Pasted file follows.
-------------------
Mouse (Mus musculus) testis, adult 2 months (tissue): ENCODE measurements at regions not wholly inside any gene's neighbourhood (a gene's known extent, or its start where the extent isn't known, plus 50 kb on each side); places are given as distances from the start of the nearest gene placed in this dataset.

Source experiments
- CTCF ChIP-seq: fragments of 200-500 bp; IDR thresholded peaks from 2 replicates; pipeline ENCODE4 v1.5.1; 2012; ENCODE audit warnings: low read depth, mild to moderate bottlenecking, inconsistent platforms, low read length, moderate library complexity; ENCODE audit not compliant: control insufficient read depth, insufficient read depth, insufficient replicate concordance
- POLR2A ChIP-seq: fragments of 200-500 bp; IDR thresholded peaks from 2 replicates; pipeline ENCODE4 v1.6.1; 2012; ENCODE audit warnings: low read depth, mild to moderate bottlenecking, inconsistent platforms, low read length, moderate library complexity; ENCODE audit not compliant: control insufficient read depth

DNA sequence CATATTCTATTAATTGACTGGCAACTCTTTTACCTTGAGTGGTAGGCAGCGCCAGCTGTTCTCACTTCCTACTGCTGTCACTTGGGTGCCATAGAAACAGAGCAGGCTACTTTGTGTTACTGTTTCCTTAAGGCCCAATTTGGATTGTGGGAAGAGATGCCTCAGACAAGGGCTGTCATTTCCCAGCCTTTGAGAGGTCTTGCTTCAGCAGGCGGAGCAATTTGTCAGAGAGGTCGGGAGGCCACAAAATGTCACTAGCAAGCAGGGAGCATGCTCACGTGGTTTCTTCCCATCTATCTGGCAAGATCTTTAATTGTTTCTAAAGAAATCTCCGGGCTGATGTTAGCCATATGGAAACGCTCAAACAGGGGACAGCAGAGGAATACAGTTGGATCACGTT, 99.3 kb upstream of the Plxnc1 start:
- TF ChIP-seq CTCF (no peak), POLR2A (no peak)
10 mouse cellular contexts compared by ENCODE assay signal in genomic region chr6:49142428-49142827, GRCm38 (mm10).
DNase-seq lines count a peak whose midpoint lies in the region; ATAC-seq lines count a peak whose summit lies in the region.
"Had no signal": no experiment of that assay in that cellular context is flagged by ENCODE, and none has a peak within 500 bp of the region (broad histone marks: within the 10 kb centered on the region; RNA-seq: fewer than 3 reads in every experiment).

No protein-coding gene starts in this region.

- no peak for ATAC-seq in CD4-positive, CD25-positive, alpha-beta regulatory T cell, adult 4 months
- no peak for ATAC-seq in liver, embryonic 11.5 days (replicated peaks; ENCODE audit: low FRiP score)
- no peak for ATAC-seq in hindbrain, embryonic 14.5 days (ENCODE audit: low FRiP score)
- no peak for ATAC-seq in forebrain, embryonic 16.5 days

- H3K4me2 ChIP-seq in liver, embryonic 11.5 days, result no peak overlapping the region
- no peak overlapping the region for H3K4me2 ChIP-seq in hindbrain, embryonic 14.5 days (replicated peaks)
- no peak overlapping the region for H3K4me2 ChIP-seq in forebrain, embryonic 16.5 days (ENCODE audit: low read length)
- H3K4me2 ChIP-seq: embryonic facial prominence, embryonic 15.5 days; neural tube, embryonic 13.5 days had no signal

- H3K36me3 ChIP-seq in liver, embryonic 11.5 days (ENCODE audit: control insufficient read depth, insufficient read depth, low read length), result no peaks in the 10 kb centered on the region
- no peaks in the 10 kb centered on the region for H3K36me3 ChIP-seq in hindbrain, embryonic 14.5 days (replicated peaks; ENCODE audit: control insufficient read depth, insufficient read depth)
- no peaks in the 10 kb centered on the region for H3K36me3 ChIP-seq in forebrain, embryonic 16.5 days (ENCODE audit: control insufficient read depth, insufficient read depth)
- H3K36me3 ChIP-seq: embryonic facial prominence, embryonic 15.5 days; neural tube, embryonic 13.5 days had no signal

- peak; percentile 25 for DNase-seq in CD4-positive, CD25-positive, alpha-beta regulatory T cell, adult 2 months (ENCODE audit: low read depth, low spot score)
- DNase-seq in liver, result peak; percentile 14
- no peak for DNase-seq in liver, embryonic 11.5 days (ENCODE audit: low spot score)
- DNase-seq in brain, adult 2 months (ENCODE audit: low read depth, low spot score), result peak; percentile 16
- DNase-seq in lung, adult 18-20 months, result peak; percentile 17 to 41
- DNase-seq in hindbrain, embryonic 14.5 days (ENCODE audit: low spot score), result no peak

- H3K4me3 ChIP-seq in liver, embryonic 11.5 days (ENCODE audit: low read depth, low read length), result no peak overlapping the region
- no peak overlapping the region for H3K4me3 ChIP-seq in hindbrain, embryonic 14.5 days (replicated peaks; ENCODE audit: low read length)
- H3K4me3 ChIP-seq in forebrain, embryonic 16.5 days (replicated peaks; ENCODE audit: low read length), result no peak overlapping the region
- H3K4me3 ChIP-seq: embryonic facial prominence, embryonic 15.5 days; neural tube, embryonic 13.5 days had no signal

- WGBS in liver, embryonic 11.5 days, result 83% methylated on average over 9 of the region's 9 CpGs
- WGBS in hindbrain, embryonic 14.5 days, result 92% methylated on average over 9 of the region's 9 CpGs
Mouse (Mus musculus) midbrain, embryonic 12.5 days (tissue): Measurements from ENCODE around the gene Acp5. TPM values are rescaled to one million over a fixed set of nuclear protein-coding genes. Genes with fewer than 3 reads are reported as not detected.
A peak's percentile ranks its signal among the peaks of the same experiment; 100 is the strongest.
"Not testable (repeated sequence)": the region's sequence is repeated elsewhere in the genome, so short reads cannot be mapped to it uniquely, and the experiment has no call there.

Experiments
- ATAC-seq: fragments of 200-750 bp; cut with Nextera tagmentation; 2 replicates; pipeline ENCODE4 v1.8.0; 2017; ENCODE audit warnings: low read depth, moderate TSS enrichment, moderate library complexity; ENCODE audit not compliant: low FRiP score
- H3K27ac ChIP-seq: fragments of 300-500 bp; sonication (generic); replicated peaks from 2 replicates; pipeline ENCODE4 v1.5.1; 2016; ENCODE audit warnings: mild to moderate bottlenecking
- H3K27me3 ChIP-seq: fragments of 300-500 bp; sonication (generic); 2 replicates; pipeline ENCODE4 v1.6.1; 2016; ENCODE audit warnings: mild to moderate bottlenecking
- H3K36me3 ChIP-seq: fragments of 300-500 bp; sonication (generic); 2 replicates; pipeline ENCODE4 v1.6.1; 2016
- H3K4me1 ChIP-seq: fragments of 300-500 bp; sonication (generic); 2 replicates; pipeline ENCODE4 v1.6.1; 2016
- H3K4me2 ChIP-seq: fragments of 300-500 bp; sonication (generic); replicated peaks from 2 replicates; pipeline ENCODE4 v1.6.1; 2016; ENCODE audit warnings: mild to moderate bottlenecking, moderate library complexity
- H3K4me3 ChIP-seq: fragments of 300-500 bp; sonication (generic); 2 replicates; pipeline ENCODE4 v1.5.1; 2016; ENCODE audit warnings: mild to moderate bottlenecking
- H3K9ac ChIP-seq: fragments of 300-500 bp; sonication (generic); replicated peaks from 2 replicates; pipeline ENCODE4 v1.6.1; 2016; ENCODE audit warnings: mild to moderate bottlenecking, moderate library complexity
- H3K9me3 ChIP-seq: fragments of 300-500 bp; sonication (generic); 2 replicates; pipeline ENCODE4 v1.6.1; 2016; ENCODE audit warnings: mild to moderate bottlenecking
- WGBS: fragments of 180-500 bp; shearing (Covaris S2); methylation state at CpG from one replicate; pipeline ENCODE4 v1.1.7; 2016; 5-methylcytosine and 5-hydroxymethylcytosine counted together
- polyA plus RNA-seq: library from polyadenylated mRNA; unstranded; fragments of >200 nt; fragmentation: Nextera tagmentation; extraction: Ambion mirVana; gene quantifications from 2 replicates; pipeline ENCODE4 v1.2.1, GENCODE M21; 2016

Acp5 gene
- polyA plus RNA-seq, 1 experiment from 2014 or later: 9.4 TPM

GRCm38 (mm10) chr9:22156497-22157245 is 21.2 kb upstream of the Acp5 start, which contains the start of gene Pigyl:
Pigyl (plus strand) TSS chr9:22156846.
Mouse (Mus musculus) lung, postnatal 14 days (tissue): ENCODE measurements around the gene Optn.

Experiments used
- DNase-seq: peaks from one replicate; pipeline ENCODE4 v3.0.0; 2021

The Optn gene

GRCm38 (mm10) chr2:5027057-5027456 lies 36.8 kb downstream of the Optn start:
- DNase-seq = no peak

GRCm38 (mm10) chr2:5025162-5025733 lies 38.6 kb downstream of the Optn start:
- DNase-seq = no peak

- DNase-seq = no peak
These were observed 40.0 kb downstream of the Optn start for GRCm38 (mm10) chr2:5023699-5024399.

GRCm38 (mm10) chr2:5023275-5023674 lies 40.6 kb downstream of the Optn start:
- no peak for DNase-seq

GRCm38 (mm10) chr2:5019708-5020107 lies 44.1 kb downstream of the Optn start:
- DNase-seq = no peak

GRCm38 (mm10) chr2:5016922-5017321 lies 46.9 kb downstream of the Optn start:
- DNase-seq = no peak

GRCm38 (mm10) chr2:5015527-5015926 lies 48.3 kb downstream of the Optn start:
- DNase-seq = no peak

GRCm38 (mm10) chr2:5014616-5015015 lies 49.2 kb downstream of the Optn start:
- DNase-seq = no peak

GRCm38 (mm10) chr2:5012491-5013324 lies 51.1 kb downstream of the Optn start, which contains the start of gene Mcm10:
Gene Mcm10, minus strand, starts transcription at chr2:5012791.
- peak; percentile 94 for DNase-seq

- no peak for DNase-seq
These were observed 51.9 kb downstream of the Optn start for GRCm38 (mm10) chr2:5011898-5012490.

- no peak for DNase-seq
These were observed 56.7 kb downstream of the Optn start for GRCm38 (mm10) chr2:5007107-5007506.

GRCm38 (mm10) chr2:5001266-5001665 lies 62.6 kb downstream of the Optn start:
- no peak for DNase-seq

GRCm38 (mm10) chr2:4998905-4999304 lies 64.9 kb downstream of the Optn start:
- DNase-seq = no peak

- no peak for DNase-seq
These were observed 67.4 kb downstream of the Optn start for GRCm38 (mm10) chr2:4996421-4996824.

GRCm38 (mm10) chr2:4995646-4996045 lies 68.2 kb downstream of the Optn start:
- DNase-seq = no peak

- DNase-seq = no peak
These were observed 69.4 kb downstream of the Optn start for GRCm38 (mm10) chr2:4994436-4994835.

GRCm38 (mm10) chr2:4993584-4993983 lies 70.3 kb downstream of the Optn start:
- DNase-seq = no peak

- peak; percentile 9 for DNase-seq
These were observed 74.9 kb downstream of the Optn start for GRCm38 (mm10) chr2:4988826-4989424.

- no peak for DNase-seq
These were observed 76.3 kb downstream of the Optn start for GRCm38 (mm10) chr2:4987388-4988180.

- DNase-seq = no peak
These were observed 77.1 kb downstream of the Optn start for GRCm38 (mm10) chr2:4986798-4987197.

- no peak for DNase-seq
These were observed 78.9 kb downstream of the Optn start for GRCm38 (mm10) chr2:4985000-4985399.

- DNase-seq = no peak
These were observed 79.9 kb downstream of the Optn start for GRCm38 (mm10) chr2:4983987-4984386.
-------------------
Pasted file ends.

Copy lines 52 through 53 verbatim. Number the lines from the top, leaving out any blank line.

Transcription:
GRCm38 (mm10) chr9:22156497-22157245 is 21.2 kb upstream of the Acp5 start, which contains the start of gene Pigyl:
Pigyl (plus strand) TSS chr9:22156846.